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Parkland College

A with Honors Projects Honors Program

2010

The Fibonacci Sequence


Arik Avagyan
Parkland College

Recommended Citation
Avagyan, Arik, "The Fibonacci Sequence" (2010). A with Honors Projects. Paper 9.
http://spark.parkland.edu/ah/9

Open access to this Article is brought to you by Parkland College's institutional repository, SPARK: Scholarship at Parkland. For more information,
please contact spark@parkland.edu.
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Arik Avagyan

MATH -129

Vicki Beitler

Fibonacci Sequence

Introduction:

Fibonacci sequence is one of the most famous series of numbers in all of the mathematics. The

number sequence is named after Leonardo Fibonacci, who first introduced it to western

European mathematics in his 1202 book Liber Abaci, although it may have been previously

known by ancient Indian mathematics. In mathematical terms, the sequence Fn of Fibonacci

numbers is defined by the recurrence relation

With seed values

F0 = 0 and FI = 1

As we can see, the first two Fibonacci numbers are 0 and 1, and each subsequent number is the

sum of the previous two. The sequence looks like this:

0, 1 7 1, 2, 3, 5, 8, 13, 21, 34, 55, 89, 144, . . .


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Some mathematicians omit zero form the Fibonacci sequence, starting it with two 1's. The first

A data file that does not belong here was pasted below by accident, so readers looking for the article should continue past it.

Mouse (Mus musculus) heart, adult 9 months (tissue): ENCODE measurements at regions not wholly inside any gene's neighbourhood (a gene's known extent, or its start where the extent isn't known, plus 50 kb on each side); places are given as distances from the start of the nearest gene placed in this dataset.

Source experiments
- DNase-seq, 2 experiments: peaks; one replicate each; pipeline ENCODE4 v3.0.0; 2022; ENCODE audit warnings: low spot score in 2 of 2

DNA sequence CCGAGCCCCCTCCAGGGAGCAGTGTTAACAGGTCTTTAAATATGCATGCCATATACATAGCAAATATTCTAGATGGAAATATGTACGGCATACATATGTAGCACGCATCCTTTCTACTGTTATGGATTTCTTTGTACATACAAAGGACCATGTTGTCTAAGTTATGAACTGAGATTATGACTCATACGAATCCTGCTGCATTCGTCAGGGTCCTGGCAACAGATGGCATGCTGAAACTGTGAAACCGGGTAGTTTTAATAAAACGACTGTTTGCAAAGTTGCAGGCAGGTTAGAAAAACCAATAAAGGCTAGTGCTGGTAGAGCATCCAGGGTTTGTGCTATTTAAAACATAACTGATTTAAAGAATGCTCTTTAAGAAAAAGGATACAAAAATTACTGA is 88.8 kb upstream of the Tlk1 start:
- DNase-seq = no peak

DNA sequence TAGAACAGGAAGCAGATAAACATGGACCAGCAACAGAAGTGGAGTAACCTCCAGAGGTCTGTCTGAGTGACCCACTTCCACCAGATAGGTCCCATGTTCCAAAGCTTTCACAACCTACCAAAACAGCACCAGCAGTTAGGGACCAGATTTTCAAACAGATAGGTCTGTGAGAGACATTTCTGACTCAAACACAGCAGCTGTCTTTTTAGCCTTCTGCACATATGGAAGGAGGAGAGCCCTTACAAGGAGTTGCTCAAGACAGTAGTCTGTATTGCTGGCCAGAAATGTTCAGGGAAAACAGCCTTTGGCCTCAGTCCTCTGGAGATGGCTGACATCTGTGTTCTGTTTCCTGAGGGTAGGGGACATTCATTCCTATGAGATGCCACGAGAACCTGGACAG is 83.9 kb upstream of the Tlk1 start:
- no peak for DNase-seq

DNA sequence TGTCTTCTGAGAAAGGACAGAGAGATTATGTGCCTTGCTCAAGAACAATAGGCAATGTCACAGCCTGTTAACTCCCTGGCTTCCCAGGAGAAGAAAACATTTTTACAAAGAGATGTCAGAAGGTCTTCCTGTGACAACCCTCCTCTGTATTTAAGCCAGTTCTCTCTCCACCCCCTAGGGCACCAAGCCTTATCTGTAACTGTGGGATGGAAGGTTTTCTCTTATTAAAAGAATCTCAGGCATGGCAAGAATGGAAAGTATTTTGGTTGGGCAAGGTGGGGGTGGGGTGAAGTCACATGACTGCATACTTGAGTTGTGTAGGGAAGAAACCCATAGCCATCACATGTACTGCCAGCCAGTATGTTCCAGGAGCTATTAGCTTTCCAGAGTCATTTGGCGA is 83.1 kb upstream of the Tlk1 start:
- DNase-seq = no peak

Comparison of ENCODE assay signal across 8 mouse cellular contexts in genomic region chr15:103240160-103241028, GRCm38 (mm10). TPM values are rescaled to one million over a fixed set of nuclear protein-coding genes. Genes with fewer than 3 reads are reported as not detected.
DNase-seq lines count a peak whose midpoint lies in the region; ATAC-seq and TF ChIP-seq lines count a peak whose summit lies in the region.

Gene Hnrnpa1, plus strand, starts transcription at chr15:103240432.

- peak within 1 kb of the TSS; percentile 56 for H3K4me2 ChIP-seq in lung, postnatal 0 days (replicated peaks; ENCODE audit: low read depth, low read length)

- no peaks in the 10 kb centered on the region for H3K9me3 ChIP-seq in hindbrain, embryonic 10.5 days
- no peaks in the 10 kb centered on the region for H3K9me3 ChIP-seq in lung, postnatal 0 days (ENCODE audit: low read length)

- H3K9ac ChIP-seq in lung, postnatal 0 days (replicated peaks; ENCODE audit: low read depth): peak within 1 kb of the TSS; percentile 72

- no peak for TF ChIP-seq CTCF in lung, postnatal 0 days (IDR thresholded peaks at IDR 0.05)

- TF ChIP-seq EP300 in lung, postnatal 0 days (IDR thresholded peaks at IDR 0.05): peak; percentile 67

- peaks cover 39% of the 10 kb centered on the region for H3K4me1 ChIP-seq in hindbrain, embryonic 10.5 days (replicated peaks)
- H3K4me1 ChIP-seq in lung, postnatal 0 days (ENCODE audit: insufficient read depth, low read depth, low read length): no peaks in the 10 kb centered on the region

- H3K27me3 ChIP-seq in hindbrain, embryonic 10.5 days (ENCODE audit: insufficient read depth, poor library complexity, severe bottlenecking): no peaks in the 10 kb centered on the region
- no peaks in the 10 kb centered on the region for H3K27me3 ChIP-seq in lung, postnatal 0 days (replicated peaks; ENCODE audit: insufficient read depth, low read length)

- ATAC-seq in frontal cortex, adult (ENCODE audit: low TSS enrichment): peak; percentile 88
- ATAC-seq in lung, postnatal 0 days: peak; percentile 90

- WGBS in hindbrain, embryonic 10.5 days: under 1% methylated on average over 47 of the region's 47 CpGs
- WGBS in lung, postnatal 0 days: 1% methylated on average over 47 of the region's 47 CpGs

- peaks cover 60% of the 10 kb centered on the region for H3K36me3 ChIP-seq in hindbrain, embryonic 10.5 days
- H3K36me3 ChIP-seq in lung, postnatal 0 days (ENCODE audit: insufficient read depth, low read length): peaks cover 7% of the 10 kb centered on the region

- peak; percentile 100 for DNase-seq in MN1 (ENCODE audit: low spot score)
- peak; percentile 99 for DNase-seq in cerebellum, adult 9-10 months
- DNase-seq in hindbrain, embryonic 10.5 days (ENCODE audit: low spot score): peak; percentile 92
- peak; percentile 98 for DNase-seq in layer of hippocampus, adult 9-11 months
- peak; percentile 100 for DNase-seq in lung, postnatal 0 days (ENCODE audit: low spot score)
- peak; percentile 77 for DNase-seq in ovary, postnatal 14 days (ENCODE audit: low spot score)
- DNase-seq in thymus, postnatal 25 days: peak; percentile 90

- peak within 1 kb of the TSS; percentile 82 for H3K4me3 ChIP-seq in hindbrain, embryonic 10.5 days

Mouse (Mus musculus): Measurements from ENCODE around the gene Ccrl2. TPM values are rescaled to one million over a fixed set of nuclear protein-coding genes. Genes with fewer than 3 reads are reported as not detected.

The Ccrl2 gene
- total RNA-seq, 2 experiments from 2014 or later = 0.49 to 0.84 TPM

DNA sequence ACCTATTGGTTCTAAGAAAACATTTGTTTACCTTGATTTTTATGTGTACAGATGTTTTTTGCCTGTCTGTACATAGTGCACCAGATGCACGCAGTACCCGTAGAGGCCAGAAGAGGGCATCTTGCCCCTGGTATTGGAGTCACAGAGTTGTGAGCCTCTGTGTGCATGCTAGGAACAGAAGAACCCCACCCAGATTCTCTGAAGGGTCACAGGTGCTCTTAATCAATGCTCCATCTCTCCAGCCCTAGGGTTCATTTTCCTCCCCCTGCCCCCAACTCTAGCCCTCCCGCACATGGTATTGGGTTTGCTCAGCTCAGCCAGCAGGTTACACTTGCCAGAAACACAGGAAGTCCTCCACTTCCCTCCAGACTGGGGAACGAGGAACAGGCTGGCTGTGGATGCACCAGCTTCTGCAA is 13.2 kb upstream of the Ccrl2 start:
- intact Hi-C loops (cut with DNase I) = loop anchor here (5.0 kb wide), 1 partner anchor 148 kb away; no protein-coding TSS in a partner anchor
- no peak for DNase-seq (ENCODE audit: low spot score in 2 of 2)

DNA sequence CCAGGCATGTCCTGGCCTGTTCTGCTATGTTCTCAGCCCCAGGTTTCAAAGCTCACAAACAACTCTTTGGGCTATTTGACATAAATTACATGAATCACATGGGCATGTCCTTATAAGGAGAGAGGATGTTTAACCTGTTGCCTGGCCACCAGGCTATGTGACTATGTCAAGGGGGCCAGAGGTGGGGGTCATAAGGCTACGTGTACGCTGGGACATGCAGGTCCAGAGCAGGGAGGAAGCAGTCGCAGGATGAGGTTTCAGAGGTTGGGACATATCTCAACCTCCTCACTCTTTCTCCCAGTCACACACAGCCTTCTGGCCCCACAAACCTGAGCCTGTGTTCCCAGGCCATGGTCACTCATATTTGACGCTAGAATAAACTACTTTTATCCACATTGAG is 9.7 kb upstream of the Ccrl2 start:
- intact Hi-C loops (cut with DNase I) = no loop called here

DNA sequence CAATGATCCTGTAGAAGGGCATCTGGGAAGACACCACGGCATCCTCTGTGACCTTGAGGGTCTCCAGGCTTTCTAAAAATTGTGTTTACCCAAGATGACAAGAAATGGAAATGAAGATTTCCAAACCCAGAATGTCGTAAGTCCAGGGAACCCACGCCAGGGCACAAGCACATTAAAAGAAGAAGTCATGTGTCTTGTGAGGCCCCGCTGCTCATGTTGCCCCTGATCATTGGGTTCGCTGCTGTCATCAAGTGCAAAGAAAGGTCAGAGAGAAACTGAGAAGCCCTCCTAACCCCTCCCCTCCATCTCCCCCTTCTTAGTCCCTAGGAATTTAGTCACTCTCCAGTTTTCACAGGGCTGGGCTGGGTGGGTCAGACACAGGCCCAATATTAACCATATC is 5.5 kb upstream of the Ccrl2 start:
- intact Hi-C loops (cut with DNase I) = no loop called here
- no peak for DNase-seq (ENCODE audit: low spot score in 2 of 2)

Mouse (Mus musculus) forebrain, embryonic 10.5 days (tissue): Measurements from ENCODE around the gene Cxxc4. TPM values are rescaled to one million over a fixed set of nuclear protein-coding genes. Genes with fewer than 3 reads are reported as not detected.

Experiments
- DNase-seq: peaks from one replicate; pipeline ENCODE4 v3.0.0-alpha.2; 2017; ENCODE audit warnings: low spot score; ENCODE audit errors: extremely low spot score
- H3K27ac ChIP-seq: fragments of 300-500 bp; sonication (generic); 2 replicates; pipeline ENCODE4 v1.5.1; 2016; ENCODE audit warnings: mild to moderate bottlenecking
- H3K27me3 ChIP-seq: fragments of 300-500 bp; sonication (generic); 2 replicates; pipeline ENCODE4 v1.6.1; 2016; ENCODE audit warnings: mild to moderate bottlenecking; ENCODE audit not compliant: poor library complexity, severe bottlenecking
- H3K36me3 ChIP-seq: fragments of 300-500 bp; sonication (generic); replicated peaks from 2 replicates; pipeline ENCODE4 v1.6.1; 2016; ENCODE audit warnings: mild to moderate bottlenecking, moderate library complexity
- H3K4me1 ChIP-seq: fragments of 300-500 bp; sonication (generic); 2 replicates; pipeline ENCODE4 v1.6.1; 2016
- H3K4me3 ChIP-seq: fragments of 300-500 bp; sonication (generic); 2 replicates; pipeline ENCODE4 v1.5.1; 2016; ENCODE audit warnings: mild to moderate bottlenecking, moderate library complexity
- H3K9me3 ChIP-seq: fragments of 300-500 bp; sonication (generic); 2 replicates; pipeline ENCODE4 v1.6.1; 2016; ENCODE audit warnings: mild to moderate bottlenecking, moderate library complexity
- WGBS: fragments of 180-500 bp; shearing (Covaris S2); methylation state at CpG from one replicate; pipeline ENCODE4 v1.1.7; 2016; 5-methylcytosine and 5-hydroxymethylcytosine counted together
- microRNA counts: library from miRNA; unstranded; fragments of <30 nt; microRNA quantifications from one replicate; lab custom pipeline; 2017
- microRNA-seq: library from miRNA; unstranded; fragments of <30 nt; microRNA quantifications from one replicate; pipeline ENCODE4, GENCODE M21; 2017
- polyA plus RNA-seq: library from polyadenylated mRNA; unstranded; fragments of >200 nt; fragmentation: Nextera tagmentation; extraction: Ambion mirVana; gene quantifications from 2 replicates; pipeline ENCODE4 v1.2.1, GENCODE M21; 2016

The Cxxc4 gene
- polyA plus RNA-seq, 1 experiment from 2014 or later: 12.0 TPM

zero is known as the zeroth Fibonacci number, and has no real practical merit.

Origins:

The Fibonacci sequence was known in Indian mathematics independently of the West, but

scholars differ on the timing of its discovery. First the Fibonacci sequence was noticed by

Pingala, who introduced it in his book Chandasastra. Later, the number sequence is associated

with Indian mathematics; Virahanka, Gopala and Hemachadra. According to Parmanand Singh

Virahanka was "the first authority who explicitly gave the rule for the formation" of the

Fibonacci numbers. In contrast, Rachel Hall only mentions Hemachandra among these authors as

having worked with Fibonacci numbers; she claims that around 1150, Hemachandra noticed that

the number of possible rhythms followed the Fibonacci sequence.

In west the sequence was first introduced by Leonardo Fibonacci, who relates the exponential

growth of the pair of rabbits with Fibonacci number. The problem is as follows:

Let's say we have two rabbits. These rabbits are able to mate at the age of one month so that at

the end of its second month a female can produce another pair of rabbits. The new pair of rabbits

also mates at the age of one month, and after another month etc. The rabbits never die, and

mating pair always produces a new pair. So how many pairs will be at the end of the nth month?

Here is a diagram:
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time 0
(months)

pairs 1 1 2 3 5 8

As we can see the number of pairs, as time goes up, is the Fibonacci sequence. After 5th month

there are 8 pairs, and after the nth month the number of pairs of rabbits is equal to the number of

new pairs (which is the number of pairs in month n-2) plus the number of pairs alive last month.

This is the nth Fibonacci number.

The mathematics of Fibonacci numbers:

Besides the definition shown above the Fibonacci numbers can be represented in many

other ways. Here are a few examples of its sum identities:

i- 0 The sum of the first n Fibonacci numbers is equal to the (n+2) th number

minus 1.

f = nFn+2 - Fn+3 + 2
i=0
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n
y Fi = FnFn+i
i=o The sum of the squares of the first n Fibonacci numbers is the multiple of the

th and(n+l) th Fibonacci numbers.

Furthermore, Fibonacci numbers obey many mathematical formulas and relations:

The Fibonacci numbers obey the negation formula

the addition formula